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Taraxacum officinale

Botanical Name: Taraxacum officinale FH Wigg, Taraxacum officinale - Weber
Synonym: Taraxacum vulgare - Schrank
Family: Compositae
Nepali Name: Karnaphuli, Tukiphul, Dudhejhar
Sanskrit Name: Dugdhapheni
Englaish Name: Bitterwort

Descripton: A perennial herb consisting of an underground, long, straight, tapering, fl eshy brown root, which is continued upward as a simple or branched rhizome. From the rhizome arises a rosette (a circular cluster ) of bright-green runcinate (saw-toothed divisions directed backward) leaves and later, from the centre of the rosette, a hollow scape, 6–30 cm high bearing on its summit a broad orange-yellow head of ligulate fl owers.
Fruits are  greenish-brown,  terminating in a slender stalk crowned by a silky,  spreading pappus, and borne on a globular fruiting head

Major chemical constituents
The characteristic constituents are sesquiterpenes, including the bitter eudesmanolides tetrahydroridentin B and taraxacolide β-d-glucopyranoside; and the germacranolides, taraxinic acid β-d-glucopyranoside and 11,13- dihydrotaraxic acid β-d-glucopyranoside. Also present are the phydroxyphenylacetic acid derivative, taraxacoside; the triterpenes, taraxasterol, ψ-taraxasterol and taraxerol; and inulin (2–40%) . Representative structures are presented below.

Parts used:
Root and Rhizome

As a galactagogue (promotes the secretion of milk), laxative (agent for relieving constipation) and tonic. Treatment of boils and sores, diabetes, fever, inflammation of the eye, insomnia (Sleeplessness), sore throat, lung abscess, jaundice, rheumatism and urinary tract infections.(1)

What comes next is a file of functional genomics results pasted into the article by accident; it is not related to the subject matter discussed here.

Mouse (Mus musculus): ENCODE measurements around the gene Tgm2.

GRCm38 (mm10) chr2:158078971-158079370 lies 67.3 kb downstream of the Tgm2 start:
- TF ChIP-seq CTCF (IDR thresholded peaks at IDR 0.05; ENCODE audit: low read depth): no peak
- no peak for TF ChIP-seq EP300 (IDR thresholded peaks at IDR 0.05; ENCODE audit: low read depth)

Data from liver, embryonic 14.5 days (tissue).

-It is especially effective and valuable as a diuretic (increasing the volume of the urine excreted) because it contains high levels of potassium salts and therefore can replace the potassium that is lost from the body when diuretics are used (2)

-The root is also experimentally cholagogue (promoting the flow of bile), hypoglycaemic (lower the blood glucose level) and a weak antibiotic against yeast infections (3)

-The latex contained in the plant sap can be used to remove corns, warts

--The plant has an antibacterial action, inhibiting the growth of Staphylococcus aureus, Pneumococci, Meningococci, Bacillus dysenteriae, B. typhi, C. diphtheriae, Proteus etc.

It  is contraindicated in obstruction of the biliary or intestinal tract, and acute gallbladder infl ammation. In case of gallbladder disease, It should only be used under the supervision of a health-care professional (4)

Dose: Powder: 500 mg -1 gm
Decontion: 25-50 ml

1.Farnsworth NR, ed. NAPRALERT database. Chicago, IL, University of Illinois at Chicago, 9 February 2001 production
2.Bown. D. Encyclopaedia of Herbs and their Uses. Dorling Kindersley, London. 1995 ISBN 0-7513-020-31
3.Foster. S. & Duke. J. A. A Field Guide to Medicinal Plants. Eastern and Central N. America. Houghton Mifflin Co. 1990 ISBN 0395467225///// Dhar ML et al. Screening of Indian plants for biological activity: part 1.
Indian Journal of Experimental Biology, 1968, 6:232–247.
4. Blumenthal M et al., eds. The complete German Commission E monographs.
Austin, TX, American Botanical Council, 1998.

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